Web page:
Chinese State Councilor Yang Jiechi (left) shakes hands with Vietnam's Deputy Prime Minister and Foreign Minister Pham Binh Minh (right) at the Vietnamese government's guesthouse in Hanoi on Saturday. Photo: AFP
Hanoi told to halt Xisha hype
No breakthrough was made during the Wednesday meeting of Chinese State Councilor Yang Jiechi and Vietnamese Deputy Prime Minister and Foreign Minister Pham Binh Minh, but experts hope tension between the nations will at least ease up.
At Vietnam's invitation, Yang co-hosted the chairmen's meeting of the China-Vietnam Steering Committee for Bilateral Cooperation in Hanoi, an inter-governmental mechanism set up for coordinating bilateral relations.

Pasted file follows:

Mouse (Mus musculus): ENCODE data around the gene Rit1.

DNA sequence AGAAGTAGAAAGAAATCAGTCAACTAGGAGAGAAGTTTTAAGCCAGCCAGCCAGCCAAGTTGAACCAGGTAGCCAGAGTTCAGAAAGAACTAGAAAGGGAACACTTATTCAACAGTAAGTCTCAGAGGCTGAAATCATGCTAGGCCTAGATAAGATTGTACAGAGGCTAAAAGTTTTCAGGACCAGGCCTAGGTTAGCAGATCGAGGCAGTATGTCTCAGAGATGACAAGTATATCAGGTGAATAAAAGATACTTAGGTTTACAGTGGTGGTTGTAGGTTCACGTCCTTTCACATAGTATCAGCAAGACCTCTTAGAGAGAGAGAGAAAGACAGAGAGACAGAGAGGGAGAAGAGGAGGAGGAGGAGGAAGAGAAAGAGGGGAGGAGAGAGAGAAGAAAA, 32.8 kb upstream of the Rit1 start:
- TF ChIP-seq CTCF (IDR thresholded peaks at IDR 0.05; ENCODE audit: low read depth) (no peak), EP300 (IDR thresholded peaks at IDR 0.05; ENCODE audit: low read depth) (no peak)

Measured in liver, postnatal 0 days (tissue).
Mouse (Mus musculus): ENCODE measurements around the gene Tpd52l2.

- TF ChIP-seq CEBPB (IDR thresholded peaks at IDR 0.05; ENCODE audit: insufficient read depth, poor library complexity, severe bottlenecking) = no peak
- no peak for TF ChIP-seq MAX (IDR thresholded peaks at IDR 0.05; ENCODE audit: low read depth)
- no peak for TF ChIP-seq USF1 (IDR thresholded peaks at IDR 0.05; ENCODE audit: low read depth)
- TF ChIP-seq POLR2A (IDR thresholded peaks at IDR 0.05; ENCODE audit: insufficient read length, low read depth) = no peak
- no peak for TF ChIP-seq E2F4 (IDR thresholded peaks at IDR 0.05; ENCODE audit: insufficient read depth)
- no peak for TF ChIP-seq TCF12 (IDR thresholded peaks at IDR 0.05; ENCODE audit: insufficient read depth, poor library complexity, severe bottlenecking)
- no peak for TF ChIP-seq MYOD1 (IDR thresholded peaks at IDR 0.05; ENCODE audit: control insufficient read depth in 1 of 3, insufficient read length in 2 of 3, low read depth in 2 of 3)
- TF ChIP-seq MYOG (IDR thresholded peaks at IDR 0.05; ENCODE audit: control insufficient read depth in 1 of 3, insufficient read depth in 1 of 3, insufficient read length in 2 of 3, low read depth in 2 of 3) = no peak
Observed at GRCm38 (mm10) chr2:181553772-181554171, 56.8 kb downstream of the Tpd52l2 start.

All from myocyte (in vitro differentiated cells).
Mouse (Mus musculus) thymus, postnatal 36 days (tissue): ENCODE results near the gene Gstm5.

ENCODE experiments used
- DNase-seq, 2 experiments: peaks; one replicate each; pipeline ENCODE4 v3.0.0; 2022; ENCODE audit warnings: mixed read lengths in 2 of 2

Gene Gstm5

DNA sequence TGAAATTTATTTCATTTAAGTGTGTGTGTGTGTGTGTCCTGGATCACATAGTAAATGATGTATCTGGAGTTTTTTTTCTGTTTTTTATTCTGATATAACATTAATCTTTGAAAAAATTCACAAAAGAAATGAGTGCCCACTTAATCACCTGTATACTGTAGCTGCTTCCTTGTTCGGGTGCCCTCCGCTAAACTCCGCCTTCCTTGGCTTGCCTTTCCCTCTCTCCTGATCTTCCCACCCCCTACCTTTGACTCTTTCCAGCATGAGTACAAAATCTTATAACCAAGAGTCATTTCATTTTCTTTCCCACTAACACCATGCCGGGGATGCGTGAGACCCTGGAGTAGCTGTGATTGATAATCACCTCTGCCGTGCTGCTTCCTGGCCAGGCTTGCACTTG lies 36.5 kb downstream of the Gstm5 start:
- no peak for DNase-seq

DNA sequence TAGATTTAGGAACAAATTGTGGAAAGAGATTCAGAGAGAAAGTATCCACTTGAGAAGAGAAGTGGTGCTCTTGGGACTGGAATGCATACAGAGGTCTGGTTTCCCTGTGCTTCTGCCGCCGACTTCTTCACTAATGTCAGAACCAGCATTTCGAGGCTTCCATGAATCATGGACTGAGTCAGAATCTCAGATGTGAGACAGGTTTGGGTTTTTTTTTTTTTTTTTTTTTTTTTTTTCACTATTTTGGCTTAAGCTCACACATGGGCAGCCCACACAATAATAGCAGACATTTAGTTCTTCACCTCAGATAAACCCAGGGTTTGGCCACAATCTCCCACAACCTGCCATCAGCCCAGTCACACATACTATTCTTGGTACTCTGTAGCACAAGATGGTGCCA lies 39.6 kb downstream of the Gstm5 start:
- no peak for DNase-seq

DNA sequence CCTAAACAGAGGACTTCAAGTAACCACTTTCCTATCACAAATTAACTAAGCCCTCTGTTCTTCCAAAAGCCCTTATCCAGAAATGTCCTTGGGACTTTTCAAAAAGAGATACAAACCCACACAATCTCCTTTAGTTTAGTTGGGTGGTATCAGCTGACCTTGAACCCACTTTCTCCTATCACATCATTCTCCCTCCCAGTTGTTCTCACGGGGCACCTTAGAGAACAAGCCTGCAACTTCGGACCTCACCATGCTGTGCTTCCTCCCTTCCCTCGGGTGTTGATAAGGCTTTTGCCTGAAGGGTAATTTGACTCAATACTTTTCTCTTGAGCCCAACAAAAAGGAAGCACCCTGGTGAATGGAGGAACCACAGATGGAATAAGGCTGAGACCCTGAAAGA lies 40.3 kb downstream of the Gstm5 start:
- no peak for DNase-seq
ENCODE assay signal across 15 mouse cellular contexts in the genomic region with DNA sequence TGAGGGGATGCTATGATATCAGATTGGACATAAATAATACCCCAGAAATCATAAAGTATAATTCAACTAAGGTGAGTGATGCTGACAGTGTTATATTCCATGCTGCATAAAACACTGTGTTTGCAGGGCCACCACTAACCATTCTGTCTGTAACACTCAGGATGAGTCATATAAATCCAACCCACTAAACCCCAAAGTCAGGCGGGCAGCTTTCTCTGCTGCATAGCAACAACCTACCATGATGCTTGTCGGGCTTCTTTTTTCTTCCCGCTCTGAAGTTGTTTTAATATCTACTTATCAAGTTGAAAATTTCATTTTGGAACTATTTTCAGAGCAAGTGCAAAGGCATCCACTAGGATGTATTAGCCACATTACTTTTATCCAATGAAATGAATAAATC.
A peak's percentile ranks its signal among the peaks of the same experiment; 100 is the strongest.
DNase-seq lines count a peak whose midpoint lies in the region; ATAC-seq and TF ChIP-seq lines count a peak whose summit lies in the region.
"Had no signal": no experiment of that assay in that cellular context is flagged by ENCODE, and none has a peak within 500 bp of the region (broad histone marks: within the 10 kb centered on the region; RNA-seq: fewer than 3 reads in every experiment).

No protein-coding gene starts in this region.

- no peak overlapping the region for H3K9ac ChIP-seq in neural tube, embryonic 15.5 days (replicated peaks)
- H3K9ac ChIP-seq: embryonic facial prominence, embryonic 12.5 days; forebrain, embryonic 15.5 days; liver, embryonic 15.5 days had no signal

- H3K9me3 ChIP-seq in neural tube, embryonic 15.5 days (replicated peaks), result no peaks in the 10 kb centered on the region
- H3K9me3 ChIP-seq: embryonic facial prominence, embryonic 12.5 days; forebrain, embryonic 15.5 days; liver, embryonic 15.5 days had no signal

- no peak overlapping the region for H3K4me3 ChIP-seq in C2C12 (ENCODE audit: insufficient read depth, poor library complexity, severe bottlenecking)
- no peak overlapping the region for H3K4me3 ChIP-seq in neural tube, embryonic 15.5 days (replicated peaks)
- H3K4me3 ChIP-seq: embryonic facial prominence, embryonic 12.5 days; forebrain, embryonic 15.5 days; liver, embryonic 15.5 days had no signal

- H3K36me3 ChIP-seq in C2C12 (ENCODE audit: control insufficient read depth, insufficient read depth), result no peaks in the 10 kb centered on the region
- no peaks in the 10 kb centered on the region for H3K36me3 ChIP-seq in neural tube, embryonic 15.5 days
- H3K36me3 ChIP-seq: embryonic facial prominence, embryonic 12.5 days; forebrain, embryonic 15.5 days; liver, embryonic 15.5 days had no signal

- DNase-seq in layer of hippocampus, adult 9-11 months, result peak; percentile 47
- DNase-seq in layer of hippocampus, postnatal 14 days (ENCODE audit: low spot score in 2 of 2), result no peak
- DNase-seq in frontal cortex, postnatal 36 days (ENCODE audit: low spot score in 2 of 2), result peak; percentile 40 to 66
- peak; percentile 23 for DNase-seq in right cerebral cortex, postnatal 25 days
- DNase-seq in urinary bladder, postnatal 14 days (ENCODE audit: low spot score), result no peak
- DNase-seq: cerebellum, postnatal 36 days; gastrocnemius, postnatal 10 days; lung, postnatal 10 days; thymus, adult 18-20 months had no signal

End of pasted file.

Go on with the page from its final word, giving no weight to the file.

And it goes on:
He also met with Prime Minister Nguyen Tan Dung and Communist Party of Vietnam General Secretary Nguyen Phu Trong later on Wednesday.
"The difficulties China and Vietnam face at the moment are because Vietnam has continually illegally harassed Chinese drilling operations in the waters near the Xisha Islands for more than a month," Yang said during the meeting with Minh.
FM releases photos of Vietnam ship hitting Chinese patrol vessel
Yang stressed that the Xisha Islands are inherent territory of China and there are no disputes in this area. "The most urgent thing is for Vietnam to stop its interference and harassment, stop hyping up the issue and stop whipping up disagreement to create new disputes, and properly deal with the aftermath of the recent serious incidents of violence," Yang said.